On June 23 at around 6pm a disabled woman in her 80s stood on the tarmac at Ercan Airport, supporting herself on crutches, heart heavy with the fear of deportation.
She and her husband were one of a number of people who had been asked to step off the passenger transit bus by the police and told they had no right to be in the Turkish Republic of Northern Cyprus (TRNC). The couple have been living in the TRNC for 15 years.
They remained on the tarmac for three hours, after which they were told they had permission to stay for 30 days.
This woman had left her home in North Cyprus in March to return to the UK to see her terminally ill son. She did her final duties as a parent, burying him in Britain, but was then caught out by the Covid-19 border closures and was denied access to the place she has called home these past 15 years.
This is one of a dozen heart-breaking personal stories I’ve heard in my role facilitating repatriations of Britons back to North Cyprus.
The flight from London Stansted to Ercan on Tuesday was the culmination of a three month wait. The Council of Turkish Cypriot Associations in Britain (CTCA UK) had sent several letters to the TRNC Foreign Ministry, and worked with others lobbying the government to allow the expatriates home.
It took until 29 May – nine weeks after our first appeal – for the TRNC Council of Ministers to make a decision that granted this woman and 109 others stranded in Britain “permission” to return to their homes.
The Turkish Cypriot government’s announcement that non-TRNC citizens who are permanent residents can return if they can find a route back was welcome, but things just got more confusing and difficult for them after this point.
They faced a nervous 12-day wait for their residency to be checked and confirmed by the TRNC Interior Ministry. Then there was the disappointment of their repatriation flight being delayed (they were initially due to fly back on June 20).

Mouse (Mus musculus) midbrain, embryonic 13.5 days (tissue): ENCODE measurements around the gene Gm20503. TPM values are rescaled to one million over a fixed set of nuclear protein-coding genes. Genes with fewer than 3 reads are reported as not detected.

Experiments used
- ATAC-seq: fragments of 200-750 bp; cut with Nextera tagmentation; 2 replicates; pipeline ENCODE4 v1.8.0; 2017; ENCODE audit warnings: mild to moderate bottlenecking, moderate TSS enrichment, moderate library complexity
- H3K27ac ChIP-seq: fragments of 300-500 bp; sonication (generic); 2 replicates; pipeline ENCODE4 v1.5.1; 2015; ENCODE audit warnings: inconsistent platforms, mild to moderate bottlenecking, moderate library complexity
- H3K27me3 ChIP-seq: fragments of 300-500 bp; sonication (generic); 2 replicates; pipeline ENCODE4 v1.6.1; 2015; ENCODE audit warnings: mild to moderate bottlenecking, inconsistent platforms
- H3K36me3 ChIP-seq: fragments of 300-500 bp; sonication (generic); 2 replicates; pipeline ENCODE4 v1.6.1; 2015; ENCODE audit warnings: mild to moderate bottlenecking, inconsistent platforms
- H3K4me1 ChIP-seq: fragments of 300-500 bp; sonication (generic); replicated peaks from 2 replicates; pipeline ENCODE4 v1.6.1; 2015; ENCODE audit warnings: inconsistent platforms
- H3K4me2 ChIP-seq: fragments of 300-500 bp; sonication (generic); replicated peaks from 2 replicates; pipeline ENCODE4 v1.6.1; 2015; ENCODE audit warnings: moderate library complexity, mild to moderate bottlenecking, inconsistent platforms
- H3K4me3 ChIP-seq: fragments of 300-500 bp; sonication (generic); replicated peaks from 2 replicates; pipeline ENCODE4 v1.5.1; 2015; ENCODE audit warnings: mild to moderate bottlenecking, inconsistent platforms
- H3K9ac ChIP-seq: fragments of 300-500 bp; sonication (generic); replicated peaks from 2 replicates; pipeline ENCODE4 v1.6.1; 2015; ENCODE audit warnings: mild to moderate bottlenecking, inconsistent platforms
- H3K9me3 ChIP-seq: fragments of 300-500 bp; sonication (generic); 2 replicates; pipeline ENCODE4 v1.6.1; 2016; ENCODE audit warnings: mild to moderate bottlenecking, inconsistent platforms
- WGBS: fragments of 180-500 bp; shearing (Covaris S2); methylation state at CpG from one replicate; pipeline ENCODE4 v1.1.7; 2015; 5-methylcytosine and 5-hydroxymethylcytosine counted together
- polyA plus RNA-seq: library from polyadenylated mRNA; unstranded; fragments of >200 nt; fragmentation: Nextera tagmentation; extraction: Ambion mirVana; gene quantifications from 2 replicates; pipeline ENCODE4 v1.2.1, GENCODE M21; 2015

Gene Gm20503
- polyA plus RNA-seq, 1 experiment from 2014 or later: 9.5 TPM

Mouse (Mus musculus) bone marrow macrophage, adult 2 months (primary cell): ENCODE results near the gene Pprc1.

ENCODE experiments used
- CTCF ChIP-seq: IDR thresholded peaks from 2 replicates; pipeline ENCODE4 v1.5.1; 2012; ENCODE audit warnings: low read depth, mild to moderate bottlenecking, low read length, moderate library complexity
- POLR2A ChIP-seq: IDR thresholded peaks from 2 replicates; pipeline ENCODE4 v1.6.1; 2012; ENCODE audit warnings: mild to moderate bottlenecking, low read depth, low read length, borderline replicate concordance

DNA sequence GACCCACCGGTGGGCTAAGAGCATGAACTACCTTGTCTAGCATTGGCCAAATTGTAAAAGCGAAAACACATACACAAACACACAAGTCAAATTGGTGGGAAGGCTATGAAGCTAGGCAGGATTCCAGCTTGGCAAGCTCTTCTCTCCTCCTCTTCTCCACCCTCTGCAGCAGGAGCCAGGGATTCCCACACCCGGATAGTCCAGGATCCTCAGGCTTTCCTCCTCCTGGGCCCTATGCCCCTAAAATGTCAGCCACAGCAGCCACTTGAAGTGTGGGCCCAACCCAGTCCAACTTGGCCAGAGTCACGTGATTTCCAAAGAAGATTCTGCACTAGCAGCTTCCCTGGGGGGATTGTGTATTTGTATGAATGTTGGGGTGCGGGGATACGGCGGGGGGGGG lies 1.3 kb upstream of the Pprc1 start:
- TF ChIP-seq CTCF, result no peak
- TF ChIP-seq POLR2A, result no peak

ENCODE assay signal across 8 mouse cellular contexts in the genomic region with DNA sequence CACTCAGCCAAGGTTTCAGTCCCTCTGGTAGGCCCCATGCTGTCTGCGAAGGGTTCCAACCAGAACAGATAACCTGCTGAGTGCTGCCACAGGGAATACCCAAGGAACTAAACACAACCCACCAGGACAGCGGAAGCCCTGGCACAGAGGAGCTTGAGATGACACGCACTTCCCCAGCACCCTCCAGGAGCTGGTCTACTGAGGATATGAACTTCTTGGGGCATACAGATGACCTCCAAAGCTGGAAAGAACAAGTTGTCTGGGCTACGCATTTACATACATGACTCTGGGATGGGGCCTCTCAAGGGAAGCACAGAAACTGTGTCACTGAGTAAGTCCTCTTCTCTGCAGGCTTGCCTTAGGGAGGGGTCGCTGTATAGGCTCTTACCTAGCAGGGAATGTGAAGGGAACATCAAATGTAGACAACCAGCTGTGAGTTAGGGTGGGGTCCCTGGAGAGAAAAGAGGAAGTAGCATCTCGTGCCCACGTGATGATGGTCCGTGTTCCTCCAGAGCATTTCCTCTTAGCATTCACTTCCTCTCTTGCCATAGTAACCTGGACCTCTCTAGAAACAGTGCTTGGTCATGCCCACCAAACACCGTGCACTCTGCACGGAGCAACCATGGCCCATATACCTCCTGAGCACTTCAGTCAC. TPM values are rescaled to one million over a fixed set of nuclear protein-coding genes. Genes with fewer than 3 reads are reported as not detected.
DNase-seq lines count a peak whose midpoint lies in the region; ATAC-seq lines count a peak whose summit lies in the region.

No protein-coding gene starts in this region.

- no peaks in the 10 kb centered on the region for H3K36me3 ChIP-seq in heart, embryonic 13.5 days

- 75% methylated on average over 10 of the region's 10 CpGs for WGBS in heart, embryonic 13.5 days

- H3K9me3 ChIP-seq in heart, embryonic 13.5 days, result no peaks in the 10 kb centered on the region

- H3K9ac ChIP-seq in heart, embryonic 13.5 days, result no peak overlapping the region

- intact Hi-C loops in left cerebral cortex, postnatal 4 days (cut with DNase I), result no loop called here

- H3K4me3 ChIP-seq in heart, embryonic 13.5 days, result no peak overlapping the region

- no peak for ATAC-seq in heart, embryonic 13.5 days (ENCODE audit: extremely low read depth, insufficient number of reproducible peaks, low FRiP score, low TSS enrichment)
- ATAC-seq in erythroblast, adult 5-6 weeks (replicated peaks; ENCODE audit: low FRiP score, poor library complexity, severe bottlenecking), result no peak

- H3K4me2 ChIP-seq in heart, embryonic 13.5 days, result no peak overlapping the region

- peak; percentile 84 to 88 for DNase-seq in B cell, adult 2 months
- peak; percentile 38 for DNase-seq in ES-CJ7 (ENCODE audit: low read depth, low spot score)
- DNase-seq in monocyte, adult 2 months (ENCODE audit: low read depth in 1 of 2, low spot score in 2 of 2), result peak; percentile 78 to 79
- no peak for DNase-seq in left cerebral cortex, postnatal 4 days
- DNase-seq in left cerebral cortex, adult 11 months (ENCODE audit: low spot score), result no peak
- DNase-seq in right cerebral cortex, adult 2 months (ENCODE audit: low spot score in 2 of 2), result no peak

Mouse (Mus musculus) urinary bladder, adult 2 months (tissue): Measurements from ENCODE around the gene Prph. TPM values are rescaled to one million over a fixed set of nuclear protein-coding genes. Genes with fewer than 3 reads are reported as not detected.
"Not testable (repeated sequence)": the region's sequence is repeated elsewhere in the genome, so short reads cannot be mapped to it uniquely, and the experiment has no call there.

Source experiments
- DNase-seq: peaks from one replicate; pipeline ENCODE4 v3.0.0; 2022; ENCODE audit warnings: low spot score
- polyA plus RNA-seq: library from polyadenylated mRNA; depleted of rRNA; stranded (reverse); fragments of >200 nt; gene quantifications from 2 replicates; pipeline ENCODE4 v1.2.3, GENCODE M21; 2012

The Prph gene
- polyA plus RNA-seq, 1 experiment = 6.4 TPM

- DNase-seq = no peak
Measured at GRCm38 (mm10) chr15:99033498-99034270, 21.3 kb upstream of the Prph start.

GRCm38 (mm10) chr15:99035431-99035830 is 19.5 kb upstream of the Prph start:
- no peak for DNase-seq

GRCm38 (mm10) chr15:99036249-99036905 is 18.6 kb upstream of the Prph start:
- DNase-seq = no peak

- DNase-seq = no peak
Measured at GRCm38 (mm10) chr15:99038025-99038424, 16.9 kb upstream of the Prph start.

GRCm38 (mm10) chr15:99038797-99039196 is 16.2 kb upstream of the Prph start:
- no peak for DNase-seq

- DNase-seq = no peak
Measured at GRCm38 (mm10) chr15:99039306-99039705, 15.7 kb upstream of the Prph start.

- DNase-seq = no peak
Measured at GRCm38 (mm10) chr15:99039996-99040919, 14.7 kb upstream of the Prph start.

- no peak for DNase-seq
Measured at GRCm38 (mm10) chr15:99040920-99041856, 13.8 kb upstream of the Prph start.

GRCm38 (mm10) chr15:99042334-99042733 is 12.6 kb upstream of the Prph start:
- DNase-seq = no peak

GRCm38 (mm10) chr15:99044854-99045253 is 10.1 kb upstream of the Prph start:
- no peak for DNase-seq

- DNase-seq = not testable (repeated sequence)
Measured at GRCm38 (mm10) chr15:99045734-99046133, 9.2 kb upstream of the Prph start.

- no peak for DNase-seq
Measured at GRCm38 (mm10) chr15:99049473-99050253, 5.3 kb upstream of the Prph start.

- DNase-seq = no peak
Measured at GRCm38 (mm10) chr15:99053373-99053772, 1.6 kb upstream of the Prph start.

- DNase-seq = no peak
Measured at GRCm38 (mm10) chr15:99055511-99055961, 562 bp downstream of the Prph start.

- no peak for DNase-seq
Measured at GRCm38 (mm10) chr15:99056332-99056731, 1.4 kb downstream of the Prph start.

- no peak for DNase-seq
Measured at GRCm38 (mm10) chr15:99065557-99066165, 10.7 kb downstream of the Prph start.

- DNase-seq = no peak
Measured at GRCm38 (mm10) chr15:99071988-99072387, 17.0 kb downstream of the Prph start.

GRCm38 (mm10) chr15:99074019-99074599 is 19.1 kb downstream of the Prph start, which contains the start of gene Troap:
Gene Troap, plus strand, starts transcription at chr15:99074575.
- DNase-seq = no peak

On arrival at Ercan, they had the trauma of being asked to get back onto the aircraft because of “issues” with their paperwork. And then finally, finding out that due to delays at the airport their accommodation at the pleasant Riverside Garden Resort, which they had been told would be their mandatory coronavirus quarantine home for 14 days at a cost of 4,400 TL/ £515 each (unlike returning TRNC citizens, for whom the government pays), can no longer accommodate them.
One pensioner, who has no friends or family in the UK to accommodate her, had no choice but to dip into life savings to cover Airbnb costs during her enforced stay in the UK, which racked up to £3,000 and that’s on top of the £1,500 she had to pay someone to look after her home and pets in the TRNC.
There are residents who will have to face astronomical parking fees having left cars in public car parks, as they were only planning on being away for a few days! Financial penalties added to the emotional trauma of being denied the right to return to their homes. All this they accepted and endured because of the extraordinary situation the world found itself in battling to contain the coronavirus pandemic. But their treatment at the hands of the TRNC authorities has left them broken hearted.
If the TRNC government wanted to send out a message that people who have chosen to make North Cyprus their home, who set up businesses and are making a positive contribution to the economy, some of whom have invested their life savings in the TRNC, are second class citizens (ah, correction – even those who’ve spent 20 plus years in the TRNC are denied citizenship) and that they aren’t welcome, they’ve certainly communicated that message.
These are the same people that write letters to British politicians, the United Nations and European Union supporting our fight for Turkish Cypriot rights and international recognition.
Our culture reveres and treasures our elderly. We open doors, give up our seats, go out of our way to help our parents and grandparents. How is it that we managed to treat this group, largely made up of pensioners, with such disregard?
If the mistreatment of these residents, most of them in their 60s and 70s, is due to a breakdown in “inter-departmental communication” then they are owed an apology.
For the Council of Ministers, I recommend they read ‘The Silo Effect’ by Gillian Tett.
On behalf of British Turkish Cypriots, I apologise for the way this group of TRNC residents have been treated.
Sonya Karafistan is the General Secretary of the CTCA UK, who has been helping to repatriate British and TRNC citizens, to and from the UK during the Covid-19 pandemic.